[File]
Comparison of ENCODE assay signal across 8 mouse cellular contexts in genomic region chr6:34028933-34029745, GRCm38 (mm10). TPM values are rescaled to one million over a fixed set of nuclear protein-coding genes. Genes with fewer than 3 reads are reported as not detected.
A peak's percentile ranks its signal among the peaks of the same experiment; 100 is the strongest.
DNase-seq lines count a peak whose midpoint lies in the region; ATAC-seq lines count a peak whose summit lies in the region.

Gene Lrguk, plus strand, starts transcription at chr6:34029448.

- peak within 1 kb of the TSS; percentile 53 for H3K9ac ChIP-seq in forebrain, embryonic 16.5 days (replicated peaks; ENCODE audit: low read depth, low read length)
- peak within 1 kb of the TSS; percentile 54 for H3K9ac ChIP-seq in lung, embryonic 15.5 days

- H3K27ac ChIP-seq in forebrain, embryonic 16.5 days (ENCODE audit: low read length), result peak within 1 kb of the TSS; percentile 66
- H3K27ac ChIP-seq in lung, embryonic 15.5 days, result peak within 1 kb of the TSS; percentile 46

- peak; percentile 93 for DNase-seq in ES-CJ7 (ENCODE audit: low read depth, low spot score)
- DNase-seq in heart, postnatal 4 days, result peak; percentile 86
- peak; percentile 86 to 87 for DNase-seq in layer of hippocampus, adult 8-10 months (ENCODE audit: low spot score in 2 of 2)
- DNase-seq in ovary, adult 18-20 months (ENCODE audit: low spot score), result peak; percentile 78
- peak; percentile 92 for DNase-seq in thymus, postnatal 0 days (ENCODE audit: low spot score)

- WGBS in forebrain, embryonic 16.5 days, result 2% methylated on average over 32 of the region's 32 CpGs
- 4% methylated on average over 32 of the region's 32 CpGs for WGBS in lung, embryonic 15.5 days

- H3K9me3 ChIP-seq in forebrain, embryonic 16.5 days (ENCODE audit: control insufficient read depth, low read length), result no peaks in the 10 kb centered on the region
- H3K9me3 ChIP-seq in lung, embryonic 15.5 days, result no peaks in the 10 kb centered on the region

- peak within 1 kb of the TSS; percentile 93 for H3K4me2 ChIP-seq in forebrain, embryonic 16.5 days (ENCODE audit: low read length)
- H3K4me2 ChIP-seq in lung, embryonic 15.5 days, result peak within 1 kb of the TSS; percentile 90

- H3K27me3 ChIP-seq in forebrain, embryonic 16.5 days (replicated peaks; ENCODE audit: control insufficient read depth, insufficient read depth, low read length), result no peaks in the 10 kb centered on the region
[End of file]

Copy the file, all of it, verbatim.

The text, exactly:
Comparison of ENCODE assay signal across 8 mouse cellular contexts in genomic region chr6:34028933-34029745, GRCm38 (mm10). TPM values are rescaled to one million over a fixed set of nuclear protein-coding genes. Genes with fewer than 3 reads are reported as not detected.
A peak's percentile ranks its signal among the peaks of the same experiment; 100 is the strongest.
DNase-seq lines count a peak whose midpoint lies in the region; ATAC-seq lines count a peak whose summit lies in the region.

Gene Lrguk, plus strand, starts transcription at chr6:34029448.

- peak within 1 kb of the TSS; percentile 53 for H3K9ac ChIP-seq in forebrain, embryonic 16.5 days (replicated peaks; ENCODE audit: low read depth, low read length)
- peak within 1 kb of the TSS; percentile 54 for H3K9ac ChIP-seq in lung, embryonic 15.5 days

- H3K27ac ChIP-seq in forebrain, embryonic 16.5 days (ENCODE audit: low read length), result peak within 1 kb of the TSS; percentile 66
- H3K27ac ChIP-seq in lung, embryonic 15.5 days, result peak within 1 kb of the TSS; percentile 46

- peak; percentile 93 for DNase-seq in ES-CJ7 (ENCODE audit: low read depth, low spot score)
- DNase-seq in heart, postnatal 4 days, result peak; percentile 86
- peak; percentile 86 to 87 for DNase-seq in layer of hippocampus, adult 8-10 months (ENCODE audit: low spot score in 2 of 2)
- DNase-seq in ovary, adult 18-20 months (ENCODE audit: low spot score), result peak; percentile 78
- peak; percentile 92 for DNase-seq in thymus, postnatal 0 days (ENCODE audit: low spot score)

- WGBS in forebrain, embryonic 16.5 days, result 2% methylated on average over 32 of the region's 32 CpGs
- 4% methylated on average over 32 of the region's 32 CpGs for WGBS in lung, embryonic 15.5 days

- H3K9me3 ChIP-seq in forebrain, embryonic 16.5 days (ENCODE audit: control insufficient read depth, low read length), result no peaks in the 10 kb centered on the region
- H3K9me3 ChIP-seq in lung, embryonic 15.5 days, result no peaks in the 10 kb centered on the region

- peak within 1 kb of the TSS; percentile 93 for H3K4me2 ChIP-seq in forebrain, embryonic 16.5 days (ENCODE audit: low read length)
- H3K4me2 ChIP-seq in lung, embryonic 15.5 days, result peak within 1 kb of the TSS; percentile 90

- H3K27me3 ChIP-seq in forebrain, embryonic 16.5 days (replicated peaks; ENCODE audit: control insufficient read depth, insufficient read depth, low read length), result no peaks in the 10 kb centered on the region